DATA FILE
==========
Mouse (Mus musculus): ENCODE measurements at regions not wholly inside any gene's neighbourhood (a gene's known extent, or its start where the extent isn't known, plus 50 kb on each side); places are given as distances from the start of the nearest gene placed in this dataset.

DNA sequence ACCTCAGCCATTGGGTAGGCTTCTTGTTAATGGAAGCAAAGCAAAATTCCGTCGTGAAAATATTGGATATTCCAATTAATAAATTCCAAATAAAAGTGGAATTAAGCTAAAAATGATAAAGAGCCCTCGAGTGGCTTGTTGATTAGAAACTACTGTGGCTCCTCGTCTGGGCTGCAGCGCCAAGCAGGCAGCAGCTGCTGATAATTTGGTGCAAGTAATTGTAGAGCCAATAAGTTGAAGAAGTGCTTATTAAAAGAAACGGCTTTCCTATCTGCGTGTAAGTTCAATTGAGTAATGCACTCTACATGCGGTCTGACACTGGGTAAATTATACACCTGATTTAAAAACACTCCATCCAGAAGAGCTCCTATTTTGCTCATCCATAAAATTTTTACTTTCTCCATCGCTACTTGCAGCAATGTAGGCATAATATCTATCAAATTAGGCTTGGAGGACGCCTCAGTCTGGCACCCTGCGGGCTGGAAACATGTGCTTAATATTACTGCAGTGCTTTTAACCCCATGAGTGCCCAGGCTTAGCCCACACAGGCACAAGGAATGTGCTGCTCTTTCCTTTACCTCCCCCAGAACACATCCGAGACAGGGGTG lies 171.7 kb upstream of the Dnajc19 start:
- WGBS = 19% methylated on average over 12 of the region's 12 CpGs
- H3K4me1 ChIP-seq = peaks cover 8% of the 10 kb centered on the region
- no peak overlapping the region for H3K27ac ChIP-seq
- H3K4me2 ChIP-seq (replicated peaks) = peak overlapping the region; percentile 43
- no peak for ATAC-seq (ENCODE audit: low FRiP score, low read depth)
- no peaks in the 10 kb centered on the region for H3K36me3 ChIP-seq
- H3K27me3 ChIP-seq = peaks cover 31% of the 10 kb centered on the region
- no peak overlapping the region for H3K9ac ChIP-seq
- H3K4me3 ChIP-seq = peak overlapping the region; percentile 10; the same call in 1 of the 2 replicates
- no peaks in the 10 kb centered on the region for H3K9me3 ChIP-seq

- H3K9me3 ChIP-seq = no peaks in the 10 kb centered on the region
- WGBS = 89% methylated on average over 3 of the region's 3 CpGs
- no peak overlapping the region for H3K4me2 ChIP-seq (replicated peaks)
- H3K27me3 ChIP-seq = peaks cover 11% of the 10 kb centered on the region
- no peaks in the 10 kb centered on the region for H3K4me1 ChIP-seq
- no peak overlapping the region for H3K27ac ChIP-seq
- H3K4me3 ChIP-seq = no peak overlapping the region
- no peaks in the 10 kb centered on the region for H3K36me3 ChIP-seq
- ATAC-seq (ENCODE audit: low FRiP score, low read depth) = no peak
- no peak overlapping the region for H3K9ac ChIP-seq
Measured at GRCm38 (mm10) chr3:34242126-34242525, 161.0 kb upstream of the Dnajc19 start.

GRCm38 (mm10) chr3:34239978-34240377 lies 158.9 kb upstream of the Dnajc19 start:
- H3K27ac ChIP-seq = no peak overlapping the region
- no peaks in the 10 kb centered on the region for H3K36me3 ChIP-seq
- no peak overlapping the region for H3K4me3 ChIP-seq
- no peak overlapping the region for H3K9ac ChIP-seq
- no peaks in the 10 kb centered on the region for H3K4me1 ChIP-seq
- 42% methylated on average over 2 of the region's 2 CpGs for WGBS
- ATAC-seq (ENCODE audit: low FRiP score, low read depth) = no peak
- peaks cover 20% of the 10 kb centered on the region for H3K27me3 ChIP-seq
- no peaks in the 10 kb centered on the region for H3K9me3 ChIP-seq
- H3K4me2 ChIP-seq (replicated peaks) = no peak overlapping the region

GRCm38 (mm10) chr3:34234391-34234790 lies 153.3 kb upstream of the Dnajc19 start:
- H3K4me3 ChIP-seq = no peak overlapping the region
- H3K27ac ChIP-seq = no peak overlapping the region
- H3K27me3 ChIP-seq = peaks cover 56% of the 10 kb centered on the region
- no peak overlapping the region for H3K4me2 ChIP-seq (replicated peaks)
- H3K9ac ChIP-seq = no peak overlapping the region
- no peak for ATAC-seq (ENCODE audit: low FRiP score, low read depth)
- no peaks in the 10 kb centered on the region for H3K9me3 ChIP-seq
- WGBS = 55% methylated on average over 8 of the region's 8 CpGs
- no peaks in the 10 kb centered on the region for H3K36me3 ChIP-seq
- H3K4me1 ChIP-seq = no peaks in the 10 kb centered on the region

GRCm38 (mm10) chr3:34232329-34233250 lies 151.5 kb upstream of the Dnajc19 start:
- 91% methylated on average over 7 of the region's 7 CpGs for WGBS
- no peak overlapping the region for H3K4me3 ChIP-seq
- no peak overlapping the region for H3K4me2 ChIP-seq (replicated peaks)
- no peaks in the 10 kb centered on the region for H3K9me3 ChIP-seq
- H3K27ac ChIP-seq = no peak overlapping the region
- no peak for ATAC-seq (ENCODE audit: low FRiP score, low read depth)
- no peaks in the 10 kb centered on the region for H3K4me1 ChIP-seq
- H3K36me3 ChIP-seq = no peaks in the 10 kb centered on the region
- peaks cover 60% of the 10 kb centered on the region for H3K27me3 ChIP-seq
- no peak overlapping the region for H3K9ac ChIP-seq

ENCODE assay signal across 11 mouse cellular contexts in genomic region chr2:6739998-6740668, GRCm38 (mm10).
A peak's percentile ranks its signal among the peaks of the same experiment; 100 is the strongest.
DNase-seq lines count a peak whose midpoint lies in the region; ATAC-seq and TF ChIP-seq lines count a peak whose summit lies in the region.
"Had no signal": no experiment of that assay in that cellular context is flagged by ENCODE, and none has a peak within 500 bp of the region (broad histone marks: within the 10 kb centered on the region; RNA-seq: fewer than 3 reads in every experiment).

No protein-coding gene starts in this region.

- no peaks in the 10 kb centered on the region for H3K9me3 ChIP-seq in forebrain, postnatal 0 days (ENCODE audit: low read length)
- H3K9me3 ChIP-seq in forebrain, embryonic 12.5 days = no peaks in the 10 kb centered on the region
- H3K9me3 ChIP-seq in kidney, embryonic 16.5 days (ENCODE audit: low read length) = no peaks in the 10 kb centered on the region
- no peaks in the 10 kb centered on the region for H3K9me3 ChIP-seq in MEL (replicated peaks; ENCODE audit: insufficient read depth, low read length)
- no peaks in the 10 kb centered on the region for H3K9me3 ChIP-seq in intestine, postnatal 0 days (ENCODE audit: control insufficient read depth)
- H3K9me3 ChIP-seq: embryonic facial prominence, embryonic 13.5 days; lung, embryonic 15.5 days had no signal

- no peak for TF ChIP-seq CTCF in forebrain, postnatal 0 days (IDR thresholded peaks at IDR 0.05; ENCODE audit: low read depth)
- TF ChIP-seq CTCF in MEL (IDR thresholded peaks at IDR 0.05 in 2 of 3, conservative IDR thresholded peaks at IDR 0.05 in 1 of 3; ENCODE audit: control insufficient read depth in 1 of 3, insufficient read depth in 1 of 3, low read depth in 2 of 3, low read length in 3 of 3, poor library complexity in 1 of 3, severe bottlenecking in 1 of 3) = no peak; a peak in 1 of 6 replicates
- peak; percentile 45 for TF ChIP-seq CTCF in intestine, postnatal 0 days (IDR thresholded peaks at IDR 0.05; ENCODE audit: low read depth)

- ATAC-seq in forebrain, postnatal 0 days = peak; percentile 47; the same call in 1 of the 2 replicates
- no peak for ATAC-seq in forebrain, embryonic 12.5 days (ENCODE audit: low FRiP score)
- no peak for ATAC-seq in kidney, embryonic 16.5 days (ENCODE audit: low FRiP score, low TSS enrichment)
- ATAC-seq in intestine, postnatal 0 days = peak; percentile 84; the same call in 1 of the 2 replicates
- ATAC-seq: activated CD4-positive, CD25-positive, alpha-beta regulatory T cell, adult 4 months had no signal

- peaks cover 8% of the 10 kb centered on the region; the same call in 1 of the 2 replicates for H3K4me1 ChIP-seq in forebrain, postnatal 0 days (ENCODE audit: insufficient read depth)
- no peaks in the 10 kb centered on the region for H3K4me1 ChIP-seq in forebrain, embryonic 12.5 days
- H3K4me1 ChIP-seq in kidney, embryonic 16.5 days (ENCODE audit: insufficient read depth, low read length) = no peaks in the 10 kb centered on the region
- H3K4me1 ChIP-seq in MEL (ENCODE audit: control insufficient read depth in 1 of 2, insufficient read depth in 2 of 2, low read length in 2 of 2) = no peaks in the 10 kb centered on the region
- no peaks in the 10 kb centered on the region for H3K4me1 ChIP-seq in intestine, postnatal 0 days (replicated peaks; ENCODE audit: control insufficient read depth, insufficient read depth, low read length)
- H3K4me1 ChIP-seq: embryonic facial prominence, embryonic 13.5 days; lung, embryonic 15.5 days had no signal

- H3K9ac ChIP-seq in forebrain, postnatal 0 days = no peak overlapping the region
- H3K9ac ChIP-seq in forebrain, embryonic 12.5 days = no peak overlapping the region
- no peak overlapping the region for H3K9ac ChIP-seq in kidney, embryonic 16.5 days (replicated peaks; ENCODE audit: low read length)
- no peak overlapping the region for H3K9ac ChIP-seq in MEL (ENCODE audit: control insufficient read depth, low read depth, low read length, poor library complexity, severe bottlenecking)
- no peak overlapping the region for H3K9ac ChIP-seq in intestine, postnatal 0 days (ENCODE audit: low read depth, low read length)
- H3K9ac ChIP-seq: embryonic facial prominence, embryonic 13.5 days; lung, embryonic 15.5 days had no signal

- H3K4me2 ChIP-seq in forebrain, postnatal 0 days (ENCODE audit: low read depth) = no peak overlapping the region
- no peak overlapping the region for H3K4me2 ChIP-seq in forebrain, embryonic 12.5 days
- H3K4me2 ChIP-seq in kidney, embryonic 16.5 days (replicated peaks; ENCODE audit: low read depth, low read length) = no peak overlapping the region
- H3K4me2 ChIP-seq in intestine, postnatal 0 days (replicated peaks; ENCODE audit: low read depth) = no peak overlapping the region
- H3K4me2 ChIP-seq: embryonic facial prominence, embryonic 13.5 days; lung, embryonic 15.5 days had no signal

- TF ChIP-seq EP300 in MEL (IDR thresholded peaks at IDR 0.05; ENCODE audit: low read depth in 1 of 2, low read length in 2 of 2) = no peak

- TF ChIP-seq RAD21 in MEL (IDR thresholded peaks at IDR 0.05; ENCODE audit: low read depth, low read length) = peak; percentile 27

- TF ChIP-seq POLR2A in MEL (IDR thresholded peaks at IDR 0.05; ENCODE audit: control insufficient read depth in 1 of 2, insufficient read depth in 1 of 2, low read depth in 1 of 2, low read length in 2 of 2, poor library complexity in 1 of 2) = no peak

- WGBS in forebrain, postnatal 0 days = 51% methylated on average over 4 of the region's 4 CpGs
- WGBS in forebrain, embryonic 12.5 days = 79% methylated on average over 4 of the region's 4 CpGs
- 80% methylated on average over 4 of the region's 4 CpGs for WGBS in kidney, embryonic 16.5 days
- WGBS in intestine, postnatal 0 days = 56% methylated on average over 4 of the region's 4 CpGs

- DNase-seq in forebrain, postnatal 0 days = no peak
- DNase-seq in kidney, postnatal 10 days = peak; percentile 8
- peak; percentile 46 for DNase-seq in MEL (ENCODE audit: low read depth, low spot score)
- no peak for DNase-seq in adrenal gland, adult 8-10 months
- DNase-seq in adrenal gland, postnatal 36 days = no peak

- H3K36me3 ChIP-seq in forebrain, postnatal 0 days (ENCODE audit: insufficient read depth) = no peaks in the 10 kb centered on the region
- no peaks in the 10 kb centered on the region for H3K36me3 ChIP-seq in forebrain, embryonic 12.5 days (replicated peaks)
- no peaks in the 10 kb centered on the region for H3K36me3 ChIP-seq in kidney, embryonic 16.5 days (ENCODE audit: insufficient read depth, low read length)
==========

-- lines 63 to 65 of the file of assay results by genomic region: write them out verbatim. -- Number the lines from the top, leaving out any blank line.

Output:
- H3K9me3 ChIP-seq in forebrain, embryonic 12.5 days = no peaks in the 10 kb centered on the region
- H3K9me3 ChIP-seq in kidney, embryonic 16.5 days (ENCODE audit: low read length) = no peaks in the 10 kb centered on the region
- no peaks in the 10 kb centered on the region for H3K9me3 ChIP-seq in MEL (replicated peaks; ENCODE audit: insufficient read depth, low read length)